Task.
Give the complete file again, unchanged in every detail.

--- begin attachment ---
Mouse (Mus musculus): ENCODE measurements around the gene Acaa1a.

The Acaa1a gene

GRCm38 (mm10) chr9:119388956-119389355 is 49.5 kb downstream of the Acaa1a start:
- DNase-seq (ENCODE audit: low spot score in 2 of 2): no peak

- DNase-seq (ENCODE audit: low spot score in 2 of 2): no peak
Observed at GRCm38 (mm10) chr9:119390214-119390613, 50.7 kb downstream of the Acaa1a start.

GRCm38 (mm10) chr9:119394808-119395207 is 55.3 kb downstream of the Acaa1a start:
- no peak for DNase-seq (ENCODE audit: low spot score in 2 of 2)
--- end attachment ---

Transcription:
Mouse (Mus musculus): ENCODE measurements around the gene Acaa1a.

The Acaa1a gene

GRCm38 (mm10) chr9:119388956-119389355 is 49.5 kb downstream of the Acaa1a start:
- DNase-seq (ENCODE audit: low spot score in 2 of 2): no peak

- DNase-seq (ENCODE audit: low spot score in 2 of 2): no peak
Observed at GRCm38 (mm10) chr9:119390214-119390613, 50.7 kb downstream of the Acaa1a start.

GRCm38 (mm10) chr9:119394808-119395207 is 55.3 kb downstream of the Acaa1a start:
- no peak for DNase-seq (ENCODE audit: low spot score in 2 of 2)